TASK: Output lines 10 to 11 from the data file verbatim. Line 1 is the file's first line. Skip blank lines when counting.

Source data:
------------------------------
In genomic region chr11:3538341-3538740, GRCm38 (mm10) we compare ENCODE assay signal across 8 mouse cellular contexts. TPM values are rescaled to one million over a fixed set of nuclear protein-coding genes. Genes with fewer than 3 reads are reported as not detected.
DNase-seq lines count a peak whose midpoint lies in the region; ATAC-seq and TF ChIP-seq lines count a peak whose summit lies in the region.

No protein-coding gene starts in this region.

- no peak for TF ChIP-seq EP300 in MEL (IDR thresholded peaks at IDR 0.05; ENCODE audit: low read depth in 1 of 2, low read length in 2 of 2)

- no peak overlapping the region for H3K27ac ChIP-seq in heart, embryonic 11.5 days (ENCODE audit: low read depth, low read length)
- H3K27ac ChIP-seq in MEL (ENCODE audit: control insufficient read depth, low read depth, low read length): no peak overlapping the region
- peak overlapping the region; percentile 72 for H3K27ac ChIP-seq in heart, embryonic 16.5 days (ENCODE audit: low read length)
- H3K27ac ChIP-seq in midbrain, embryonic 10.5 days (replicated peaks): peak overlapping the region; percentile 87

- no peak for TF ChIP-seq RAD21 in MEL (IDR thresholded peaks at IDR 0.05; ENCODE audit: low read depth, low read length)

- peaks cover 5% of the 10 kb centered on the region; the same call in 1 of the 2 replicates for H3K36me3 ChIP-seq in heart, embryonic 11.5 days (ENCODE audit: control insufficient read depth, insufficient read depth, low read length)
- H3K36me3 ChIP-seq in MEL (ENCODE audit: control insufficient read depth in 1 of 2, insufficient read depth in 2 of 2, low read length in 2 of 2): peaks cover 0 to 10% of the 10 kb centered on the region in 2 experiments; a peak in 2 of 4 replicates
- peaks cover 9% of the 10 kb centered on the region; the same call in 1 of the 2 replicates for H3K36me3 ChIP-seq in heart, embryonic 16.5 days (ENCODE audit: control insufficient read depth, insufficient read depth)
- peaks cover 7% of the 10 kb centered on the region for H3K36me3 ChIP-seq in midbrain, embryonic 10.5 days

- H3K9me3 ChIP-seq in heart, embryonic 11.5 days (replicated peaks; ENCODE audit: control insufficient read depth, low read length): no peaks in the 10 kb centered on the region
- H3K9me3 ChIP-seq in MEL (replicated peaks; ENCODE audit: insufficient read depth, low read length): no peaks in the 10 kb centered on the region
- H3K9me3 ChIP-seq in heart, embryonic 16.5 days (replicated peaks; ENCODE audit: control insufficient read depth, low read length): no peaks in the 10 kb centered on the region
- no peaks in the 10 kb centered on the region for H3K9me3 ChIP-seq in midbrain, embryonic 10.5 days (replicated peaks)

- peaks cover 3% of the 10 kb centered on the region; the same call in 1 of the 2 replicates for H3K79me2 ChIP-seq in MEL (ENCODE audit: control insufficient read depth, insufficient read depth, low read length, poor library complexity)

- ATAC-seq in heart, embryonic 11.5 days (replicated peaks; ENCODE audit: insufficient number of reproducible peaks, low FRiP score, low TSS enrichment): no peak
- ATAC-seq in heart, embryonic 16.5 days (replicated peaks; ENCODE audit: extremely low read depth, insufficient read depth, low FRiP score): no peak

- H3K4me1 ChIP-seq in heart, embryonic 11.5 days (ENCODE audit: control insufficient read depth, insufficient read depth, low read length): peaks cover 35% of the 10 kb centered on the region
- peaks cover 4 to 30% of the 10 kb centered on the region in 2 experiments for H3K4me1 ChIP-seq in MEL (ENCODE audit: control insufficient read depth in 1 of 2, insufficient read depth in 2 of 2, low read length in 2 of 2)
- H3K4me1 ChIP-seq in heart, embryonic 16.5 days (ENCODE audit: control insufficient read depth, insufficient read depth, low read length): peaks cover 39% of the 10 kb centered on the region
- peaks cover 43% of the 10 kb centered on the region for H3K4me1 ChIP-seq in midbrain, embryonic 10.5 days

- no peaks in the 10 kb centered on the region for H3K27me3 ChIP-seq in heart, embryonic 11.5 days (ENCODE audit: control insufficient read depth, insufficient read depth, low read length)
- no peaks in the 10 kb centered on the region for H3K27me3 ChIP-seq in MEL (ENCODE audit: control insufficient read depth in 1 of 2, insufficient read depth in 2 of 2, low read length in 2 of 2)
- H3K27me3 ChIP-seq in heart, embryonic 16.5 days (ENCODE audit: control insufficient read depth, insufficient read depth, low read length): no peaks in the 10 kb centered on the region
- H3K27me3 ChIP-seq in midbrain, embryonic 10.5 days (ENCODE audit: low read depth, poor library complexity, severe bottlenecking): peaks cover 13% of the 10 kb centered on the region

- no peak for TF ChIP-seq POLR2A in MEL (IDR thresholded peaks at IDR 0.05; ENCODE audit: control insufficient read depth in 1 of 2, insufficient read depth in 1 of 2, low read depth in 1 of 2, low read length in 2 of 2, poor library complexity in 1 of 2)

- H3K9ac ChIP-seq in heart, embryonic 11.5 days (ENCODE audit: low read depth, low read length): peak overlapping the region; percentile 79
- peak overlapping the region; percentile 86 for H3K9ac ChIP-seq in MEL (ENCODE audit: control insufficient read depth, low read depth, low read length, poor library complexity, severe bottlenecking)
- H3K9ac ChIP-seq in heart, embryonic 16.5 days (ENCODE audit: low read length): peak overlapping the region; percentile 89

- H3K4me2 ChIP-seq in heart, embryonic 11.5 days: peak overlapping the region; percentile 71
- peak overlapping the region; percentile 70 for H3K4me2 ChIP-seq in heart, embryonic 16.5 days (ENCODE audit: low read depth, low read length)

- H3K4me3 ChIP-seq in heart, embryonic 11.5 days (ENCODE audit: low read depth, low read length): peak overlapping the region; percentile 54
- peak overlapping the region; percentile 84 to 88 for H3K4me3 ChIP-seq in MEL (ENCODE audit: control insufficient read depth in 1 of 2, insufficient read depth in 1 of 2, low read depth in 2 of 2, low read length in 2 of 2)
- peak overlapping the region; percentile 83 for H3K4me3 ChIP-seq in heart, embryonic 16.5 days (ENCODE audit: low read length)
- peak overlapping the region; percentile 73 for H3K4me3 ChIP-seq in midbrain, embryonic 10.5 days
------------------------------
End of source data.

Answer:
- peaks cover 5% of the 10 kb centered on the region; the same call in 1 of the 2 replicates for H3K36me3 ChIP-seq in heart, embryonic 11.5 days (ENCODE audit: control insufficient read depth, insufficient read depth, low read length)
- H3K36me3 ChIP-seq in MEL (ENCODE audit: control insufficient read depth in 1 of 2, insufficient read depth in 2 of 2, low read length in 2 of 2): peaks cover 0 to 10% of the 10 kb centered on the region in 2 experiments; a peak in 2 of 4 replicates